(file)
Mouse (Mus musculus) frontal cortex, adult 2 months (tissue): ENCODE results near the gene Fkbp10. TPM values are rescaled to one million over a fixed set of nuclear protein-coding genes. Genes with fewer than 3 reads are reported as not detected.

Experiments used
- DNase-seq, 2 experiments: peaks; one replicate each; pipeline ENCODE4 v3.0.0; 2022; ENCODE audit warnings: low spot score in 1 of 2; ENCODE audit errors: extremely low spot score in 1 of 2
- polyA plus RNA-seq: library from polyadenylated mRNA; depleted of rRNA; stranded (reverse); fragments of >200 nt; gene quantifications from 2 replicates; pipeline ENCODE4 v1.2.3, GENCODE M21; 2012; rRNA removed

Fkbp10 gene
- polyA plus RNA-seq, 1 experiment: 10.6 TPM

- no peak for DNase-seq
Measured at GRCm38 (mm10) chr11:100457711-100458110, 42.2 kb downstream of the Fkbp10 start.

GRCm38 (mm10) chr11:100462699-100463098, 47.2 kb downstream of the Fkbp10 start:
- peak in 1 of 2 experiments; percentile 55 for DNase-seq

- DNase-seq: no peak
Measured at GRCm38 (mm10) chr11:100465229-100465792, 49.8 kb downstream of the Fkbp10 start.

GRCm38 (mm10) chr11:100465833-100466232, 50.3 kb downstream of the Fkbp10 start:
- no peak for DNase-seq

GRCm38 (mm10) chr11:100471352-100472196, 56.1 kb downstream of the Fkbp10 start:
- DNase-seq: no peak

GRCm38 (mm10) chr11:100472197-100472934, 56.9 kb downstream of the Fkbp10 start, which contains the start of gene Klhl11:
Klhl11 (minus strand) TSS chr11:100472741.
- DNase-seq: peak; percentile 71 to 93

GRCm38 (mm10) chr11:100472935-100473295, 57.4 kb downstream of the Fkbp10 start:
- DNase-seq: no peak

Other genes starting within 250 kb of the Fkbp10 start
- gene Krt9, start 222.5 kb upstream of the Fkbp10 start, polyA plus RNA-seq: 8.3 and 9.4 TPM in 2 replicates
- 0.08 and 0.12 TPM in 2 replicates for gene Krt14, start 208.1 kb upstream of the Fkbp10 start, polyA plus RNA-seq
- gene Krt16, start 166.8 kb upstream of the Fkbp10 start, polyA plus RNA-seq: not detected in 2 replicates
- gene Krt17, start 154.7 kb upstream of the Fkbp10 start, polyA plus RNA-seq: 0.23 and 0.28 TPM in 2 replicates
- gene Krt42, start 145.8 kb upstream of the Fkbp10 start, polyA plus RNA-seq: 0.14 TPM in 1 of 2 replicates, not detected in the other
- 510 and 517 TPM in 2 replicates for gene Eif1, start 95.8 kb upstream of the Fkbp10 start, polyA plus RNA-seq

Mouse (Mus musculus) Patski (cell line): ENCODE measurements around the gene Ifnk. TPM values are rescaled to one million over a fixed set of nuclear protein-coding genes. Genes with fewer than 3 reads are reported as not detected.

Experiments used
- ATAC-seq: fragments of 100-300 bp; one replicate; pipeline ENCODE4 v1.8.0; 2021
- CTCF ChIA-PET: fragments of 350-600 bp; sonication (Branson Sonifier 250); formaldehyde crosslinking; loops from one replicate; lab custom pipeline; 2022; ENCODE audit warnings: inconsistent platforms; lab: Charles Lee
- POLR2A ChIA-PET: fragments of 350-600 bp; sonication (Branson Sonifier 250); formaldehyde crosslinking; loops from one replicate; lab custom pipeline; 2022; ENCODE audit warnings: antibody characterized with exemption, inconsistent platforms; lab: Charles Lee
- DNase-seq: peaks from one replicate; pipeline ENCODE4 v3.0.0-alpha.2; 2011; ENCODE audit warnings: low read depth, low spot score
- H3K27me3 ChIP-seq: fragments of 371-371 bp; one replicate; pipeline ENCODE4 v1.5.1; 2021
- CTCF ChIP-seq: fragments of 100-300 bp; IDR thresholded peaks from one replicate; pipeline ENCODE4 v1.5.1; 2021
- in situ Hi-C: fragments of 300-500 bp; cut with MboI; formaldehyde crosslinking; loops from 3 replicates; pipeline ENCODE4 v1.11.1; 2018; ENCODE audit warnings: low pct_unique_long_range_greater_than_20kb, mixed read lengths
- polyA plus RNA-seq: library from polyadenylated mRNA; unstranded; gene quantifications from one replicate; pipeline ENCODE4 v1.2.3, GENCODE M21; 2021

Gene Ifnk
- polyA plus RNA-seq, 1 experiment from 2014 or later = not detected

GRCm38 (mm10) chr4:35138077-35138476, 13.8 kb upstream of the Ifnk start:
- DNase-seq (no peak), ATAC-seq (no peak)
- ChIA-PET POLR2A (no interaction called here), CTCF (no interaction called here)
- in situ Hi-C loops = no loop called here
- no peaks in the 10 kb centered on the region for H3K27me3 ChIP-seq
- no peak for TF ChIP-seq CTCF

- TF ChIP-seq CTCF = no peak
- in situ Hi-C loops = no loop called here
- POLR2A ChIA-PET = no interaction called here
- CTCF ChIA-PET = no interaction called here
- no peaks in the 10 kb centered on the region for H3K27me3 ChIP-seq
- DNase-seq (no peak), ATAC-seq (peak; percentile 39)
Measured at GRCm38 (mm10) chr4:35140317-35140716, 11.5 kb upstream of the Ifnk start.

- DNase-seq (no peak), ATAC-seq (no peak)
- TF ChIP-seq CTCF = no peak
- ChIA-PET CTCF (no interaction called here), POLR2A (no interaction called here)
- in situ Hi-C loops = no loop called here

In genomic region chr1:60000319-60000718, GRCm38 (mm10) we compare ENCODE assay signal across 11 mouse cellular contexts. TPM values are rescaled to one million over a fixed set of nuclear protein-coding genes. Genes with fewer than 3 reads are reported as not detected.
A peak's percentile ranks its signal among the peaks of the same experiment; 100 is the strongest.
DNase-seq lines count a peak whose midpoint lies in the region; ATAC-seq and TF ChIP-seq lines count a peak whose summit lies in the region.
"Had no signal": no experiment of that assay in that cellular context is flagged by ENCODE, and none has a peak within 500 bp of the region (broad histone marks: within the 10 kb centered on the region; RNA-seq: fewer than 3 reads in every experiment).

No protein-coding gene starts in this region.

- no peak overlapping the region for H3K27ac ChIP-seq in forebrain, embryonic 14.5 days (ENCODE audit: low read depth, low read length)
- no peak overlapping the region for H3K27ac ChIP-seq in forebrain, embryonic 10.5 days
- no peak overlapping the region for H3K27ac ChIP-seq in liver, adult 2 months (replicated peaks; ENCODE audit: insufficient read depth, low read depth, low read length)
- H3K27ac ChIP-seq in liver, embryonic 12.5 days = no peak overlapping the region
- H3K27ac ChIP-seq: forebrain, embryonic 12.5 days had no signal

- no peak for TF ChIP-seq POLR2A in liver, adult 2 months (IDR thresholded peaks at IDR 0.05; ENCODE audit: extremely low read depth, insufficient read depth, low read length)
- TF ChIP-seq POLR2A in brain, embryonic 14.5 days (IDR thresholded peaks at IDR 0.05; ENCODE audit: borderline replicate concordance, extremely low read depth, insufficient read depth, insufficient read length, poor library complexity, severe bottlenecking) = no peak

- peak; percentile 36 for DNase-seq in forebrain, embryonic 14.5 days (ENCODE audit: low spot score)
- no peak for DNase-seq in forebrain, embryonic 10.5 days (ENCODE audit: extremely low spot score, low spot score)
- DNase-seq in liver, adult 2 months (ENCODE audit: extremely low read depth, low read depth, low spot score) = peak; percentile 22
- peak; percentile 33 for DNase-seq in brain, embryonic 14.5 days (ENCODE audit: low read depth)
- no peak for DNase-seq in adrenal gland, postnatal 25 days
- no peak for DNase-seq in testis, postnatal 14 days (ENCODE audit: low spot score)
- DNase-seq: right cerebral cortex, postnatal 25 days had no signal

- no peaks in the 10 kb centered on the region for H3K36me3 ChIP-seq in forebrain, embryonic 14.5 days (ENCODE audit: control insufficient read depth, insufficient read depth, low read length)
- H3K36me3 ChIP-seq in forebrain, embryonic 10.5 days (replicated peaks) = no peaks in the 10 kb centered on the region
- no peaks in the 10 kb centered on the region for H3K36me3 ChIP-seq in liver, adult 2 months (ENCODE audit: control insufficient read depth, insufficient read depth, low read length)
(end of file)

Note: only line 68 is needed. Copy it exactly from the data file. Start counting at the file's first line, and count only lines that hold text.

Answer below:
- no peak for TF ChIP-seq POLR2A in liver, adult 2 months (IDR thresholded peaks at IDR 0.05; ENCODE audit: extremely low read depth, insufficient read depth, low read length)